CPJ Blog

Press Freedom News and Views

Niger

Blog   |   Niger

Niger’s news media: From ‘décor’ to dynamism

The author, second from left, interviews Foreign Minister Moumouni Djermakoye in 1974. (Courtesy Kobéret Dodo) On August 3 1960, Niger’s Independence Day, I had no inkling that I would one day take up a career in journalism. I was only 11 years old then and my village was very far from the capital and any media outlet. It is only later, when I began attending high school in the capital that I came into contact with newspapers.

July 16, 2010 3:25 PM ET

Tags:

Blog   |   Burundi, Cameroon, Democratic Republic of the Congo, France, Guinea, Ivory Coast, Niger

50 years on, Francophone Africa strives for media freedom

A Congolese man removes a portrait of Belgium's king in Leopoldville on July 22, 1960, at the end of colonial rule. (AP)

CPJ has joined with African press freedom groups to urge African leaders to end repression of the media as they celebrate 50 years since the end of colonial rule. We will publish a series of blogs this week by African journalists reflecting on the checkered history of press freedom over that period.

This year is the 50th anniversary of independence for many countries in sub-Saharan Africa from colonial powers France and Belgium. To mark the event, French President Nicholas Sarkozy has invited African leaders to Paris for the July 14 Bastille Day celebrations. One thing that hasn’t changed much in the last half a century is that the presidents and prime ministers on the Champs Elysees reviewing stand can rest assured that media back home will dutifully report on their speeches and appearances.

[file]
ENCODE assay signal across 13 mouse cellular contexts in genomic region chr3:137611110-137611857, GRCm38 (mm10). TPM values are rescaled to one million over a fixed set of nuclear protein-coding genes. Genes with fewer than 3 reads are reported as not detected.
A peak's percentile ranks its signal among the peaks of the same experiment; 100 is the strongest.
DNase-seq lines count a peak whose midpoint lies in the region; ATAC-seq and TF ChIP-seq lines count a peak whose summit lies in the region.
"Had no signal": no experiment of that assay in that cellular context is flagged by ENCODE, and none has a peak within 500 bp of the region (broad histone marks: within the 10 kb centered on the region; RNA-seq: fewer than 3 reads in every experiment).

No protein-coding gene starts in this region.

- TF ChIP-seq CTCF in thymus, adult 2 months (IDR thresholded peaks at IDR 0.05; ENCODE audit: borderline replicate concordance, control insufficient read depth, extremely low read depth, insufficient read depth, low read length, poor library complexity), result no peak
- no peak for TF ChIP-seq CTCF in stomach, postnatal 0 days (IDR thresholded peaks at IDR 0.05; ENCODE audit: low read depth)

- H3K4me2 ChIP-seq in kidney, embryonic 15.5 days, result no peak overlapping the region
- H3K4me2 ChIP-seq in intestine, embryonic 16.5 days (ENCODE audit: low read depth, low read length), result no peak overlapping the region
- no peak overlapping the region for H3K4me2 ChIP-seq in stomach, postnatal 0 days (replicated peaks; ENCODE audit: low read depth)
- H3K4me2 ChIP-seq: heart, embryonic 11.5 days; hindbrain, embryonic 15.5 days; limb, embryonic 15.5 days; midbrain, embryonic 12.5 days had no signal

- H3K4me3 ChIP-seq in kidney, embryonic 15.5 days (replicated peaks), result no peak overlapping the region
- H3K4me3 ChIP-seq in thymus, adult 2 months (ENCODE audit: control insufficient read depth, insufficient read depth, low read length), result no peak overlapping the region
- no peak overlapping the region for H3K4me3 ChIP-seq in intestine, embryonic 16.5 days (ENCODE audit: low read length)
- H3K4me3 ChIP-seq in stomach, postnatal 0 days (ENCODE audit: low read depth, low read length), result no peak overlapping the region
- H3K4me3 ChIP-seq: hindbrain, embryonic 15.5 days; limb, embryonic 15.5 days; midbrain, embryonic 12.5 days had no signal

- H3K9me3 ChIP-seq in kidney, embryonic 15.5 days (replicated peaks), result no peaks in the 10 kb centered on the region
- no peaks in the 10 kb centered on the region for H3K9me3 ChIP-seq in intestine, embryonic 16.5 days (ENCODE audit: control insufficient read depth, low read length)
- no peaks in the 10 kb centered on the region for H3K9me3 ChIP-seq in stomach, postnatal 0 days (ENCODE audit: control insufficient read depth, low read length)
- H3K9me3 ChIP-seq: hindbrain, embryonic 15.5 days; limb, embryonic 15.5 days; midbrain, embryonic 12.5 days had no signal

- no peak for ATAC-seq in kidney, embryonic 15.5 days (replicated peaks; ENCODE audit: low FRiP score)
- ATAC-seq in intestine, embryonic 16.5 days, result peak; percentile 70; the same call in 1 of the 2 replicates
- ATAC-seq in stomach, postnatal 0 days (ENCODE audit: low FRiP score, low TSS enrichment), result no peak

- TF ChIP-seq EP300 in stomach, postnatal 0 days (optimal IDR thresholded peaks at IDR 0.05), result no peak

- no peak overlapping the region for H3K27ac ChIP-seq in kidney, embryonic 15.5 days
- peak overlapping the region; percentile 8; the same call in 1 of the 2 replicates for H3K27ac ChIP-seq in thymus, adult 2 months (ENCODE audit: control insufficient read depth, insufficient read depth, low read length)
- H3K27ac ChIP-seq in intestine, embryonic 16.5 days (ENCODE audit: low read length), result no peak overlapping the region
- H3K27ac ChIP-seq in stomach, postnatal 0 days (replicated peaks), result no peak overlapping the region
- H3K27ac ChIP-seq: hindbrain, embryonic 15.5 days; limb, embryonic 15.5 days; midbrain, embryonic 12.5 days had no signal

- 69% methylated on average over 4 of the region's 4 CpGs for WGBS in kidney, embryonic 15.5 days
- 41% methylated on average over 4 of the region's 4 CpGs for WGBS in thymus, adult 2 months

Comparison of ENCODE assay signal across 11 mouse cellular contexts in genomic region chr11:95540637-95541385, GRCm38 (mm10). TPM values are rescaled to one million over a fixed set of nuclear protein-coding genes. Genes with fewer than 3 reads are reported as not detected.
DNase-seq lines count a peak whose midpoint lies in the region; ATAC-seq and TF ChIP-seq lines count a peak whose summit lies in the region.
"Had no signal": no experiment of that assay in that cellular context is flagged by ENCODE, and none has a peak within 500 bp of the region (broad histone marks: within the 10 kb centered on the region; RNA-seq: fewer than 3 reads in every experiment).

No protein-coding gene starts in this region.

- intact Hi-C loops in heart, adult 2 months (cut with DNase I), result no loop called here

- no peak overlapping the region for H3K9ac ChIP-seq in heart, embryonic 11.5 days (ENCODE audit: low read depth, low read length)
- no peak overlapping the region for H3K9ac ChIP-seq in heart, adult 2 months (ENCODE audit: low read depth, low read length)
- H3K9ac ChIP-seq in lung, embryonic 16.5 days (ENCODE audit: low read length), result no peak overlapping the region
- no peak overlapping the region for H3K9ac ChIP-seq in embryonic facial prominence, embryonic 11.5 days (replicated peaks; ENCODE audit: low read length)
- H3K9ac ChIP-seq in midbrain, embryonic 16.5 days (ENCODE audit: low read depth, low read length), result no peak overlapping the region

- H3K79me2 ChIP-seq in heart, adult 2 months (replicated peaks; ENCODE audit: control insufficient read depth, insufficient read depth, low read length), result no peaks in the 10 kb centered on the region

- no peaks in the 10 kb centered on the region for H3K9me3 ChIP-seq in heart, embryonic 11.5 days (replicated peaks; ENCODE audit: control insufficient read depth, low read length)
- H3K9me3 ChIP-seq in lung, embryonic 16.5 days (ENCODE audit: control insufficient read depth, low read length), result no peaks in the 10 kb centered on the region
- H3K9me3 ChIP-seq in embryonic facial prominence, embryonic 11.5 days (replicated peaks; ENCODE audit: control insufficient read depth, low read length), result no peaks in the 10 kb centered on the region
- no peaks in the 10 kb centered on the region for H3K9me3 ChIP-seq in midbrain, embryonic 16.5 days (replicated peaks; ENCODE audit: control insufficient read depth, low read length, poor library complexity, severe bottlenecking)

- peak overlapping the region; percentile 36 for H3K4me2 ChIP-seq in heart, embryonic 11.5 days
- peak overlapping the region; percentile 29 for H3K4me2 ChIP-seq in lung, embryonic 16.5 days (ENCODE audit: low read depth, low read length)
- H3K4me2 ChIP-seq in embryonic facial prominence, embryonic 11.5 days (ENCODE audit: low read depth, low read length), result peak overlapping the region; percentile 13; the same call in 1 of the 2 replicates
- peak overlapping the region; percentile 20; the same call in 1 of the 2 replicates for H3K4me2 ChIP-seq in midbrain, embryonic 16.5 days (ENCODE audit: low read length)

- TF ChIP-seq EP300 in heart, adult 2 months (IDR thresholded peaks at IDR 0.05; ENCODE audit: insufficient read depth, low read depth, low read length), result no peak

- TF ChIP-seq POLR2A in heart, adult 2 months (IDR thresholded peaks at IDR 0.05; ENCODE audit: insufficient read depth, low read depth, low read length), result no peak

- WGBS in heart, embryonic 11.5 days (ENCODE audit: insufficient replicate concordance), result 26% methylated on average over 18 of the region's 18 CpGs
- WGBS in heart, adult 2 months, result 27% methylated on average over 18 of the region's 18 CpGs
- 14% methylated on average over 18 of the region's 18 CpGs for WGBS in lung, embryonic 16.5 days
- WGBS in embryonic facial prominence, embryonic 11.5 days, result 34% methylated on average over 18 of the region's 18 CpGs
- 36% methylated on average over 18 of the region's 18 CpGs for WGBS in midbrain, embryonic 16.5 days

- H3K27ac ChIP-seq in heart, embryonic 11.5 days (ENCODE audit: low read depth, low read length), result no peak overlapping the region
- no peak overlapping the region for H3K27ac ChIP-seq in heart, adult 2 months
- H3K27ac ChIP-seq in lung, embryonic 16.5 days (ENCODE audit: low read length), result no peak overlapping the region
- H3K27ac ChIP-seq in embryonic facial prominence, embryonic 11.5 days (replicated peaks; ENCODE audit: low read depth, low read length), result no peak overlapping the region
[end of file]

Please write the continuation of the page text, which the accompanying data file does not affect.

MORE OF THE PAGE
July 13, 2010 2:22 PM ET

Tags:

Blog   |   Niger

In Niger, a watchful press and a tolerant junta, for now

Salou Djibo is leader of the coup that overthrew Niger's President Mamadou Tandja. (AFP/Sia Kambou)

When a coup occurs somewhere in the world, journalists are usually the first to be sidelined. Beyond the classic scene of a new leader addressing the nation and promising democracy, stability, and wealth, reporters are usually simply undesirable within the new leadership's entourage.

May 20, 2010 6:11 PM ET

Tags:

Blog   |   Niger

Niger president tightens grip on media with amendment

Reuters

In Niger today, the government is holding a public referendum on a constitutional amendment that would pave the way for President Mamadou Tandja to run for office indefinitely. It would also further increase the former army colonel's control over the press. Tandja, at left, has charged ahead with the referendum despite overwhelming public opposition after he dissolved a resistant constitutional court and the National Assembly.

August 4, 2009 6:10 PM ET

Tags:

Social Media

View all »